Forgive my nostalgia. I had a fairly serious health scare a little over a month ago and find myself quite involuntarily looking back.
For almost 50 years, I have been involved in politics. During that time, I have met more than a few true patriots who wanted more than anything else to enact sound solutions to very real problems regardless of party doctrine. Many of them were Republicans.
The Legislature is an incredibly representative body when it comes to talent.
At one end of the spectrum, there is the 15 percent or so that cause one to wonder, “What were the voters thinking?” For these folks, it is a good thing that breathing is an automatic response, otherwise they would suffocate.
You would not send them across the street with a $5 bill to get some change. They wouldn’t steal it. They would lose it on the way back.
How do districts around the state agree to elect these goofs?
The next 70 percent of our legislators reflect the middle of the talent spectrum. Generally of good will and average intelligence, these members attend committee meetings, listen to the debate, and try to do what seems right given the restraints of party discipline.
The final 15 percent compose the best and brightest of the General Assembly. If we had to pay them what they are worth, we could not afford them. They are that smart, that diligent and that honest and generally do the right thing as they see it despite short-term political pain or party objection.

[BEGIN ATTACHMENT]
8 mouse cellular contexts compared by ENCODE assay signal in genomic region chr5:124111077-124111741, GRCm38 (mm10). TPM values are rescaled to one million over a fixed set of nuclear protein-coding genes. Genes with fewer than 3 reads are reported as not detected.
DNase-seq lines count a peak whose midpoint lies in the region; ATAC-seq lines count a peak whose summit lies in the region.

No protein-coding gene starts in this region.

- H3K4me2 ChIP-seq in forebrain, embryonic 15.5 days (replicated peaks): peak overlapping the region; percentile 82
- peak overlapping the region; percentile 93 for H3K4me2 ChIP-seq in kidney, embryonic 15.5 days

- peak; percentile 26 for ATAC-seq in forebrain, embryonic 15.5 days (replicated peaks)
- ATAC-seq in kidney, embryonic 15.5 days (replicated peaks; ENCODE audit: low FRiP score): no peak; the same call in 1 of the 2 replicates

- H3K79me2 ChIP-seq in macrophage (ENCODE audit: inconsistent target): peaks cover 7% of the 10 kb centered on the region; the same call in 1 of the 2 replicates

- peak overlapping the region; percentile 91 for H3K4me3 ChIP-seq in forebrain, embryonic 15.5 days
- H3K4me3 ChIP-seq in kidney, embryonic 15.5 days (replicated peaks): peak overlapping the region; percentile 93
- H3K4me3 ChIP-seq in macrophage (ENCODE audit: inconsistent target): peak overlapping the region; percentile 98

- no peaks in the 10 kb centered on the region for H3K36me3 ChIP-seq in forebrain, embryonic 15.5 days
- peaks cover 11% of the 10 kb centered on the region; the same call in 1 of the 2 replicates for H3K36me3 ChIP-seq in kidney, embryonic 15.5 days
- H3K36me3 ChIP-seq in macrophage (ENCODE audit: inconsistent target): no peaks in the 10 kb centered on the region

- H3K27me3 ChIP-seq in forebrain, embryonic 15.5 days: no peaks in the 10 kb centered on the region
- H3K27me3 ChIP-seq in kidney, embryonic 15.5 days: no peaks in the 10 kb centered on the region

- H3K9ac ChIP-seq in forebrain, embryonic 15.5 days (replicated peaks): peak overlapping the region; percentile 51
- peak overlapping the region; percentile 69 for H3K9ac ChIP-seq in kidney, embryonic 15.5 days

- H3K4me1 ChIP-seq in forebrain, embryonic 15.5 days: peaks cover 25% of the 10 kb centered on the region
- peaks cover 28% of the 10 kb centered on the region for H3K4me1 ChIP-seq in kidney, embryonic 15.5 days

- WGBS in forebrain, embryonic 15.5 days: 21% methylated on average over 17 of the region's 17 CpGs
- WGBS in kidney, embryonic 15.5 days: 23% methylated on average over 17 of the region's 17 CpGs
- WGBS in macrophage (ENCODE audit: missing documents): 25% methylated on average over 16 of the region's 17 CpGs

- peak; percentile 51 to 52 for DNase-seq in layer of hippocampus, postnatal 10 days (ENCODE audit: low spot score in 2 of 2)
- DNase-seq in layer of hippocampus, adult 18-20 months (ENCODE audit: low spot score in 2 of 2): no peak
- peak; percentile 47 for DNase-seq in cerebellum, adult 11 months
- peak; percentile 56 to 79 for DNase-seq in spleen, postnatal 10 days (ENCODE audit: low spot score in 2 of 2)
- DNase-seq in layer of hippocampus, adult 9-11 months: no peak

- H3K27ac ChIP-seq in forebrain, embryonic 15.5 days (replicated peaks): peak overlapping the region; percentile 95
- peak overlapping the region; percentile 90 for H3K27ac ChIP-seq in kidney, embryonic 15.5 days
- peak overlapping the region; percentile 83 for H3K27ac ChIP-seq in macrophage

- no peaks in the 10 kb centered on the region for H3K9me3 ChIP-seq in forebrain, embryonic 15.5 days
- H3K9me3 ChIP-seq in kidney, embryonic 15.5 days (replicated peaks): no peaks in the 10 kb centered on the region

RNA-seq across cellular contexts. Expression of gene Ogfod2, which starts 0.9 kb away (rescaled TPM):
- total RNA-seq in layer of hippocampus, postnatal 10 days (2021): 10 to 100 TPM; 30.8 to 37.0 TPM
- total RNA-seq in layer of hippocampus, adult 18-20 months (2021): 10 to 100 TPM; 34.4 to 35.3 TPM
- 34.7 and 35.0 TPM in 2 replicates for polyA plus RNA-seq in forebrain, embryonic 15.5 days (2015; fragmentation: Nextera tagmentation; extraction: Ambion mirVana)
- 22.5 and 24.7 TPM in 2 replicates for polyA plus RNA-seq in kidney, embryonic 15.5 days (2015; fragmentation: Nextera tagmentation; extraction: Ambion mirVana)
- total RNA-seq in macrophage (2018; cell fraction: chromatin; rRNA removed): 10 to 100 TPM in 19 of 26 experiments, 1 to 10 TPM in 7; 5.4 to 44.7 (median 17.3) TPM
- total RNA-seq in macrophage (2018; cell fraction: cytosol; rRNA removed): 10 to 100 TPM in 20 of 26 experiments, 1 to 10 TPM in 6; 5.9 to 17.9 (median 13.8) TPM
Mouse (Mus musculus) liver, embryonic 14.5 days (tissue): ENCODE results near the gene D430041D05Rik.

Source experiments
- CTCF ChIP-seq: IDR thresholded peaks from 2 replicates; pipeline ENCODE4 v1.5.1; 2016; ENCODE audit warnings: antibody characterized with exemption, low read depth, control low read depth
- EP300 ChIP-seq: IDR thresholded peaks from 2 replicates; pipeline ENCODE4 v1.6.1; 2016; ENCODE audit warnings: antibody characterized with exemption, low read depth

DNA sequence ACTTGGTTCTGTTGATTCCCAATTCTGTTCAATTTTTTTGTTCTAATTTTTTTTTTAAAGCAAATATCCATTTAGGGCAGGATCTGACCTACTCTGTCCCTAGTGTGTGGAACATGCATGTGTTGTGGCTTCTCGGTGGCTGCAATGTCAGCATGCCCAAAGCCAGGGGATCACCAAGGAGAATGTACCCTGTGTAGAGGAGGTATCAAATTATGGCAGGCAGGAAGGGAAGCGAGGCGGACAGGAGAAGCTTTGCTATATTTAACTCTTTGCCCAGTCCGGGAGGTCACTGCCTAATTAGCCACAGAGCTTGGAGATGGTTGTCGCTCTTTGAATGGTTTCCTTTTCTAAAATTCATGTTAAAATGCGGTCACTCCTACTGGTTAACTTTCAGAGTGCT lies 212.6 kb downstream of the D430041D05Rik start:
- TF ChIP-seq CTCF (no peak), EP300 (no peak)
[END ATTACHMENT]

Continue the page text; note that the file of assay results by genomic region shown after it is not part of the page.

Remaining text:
In 1977, my freshman year in the Senate, we were considering the work product of a two-year commission to rewrite the criminal code. Democrat Pat Carroll of Bloomington and Les Duvall, Republican of Indianapolis, oversaw this effort. Among other provisions, the commission recommendations included a repeal of the sodomy statutes. Make no mistake—Les Duvall was a real conservative and a man of immense probity, but when confronted by an injustice he quietly did the right thing. And he did it 26 years before the U.S. Supreme Court struck down all sodomy laws.
The rewrite of the criminal code provided for the re-establishment of the death penalty. The first amendment I offered in the Senate—in fact, the first time I spoke on the floor of the Senate—was to repeal the death penalty in Indiana.
When I filed the amendment, several of my Democratic colleagues asked me not to request a roll-call vote. They didn’t want to have to go on record one way or the other. Conversely, two Republican senators, Larry Borst and Morris Mills, assured me they would be voting for the repeal of the death penalty as a matter of conscience.
Again, make no mistake—when it came to the public purse, Borst and Mills were conservatives. They did, however, support paying for the services we authorized. They even opposed some tax cuts that would have jeopardized our fiscal standing.
When members of the Indianapolis City-County Council blocked group homes for the developmentally disabled by denying zoning changes, they successfully thwarted moving these citizens out of dank institutions into more home-like settings.
Sen. Charlie Bosma was certainly no flaming liberal, but he did understand the meaning of compassion and believed that everyone, no matter their disability, deserved a chance at improving their lives. He joined me in taking away from the council the ability to NIMBY the group homes.
Unfortunately for the commonwealth, it is not so much that way anymore.
I was lucky to serve when I did and with the colleagues I had.•
Mahern has been an assistant to U.S. Rep. Andy Jacobs and U.S. Sen. Birch Bayh and served in the Indiana Senate. Send comments to firstname.lastname@example.org.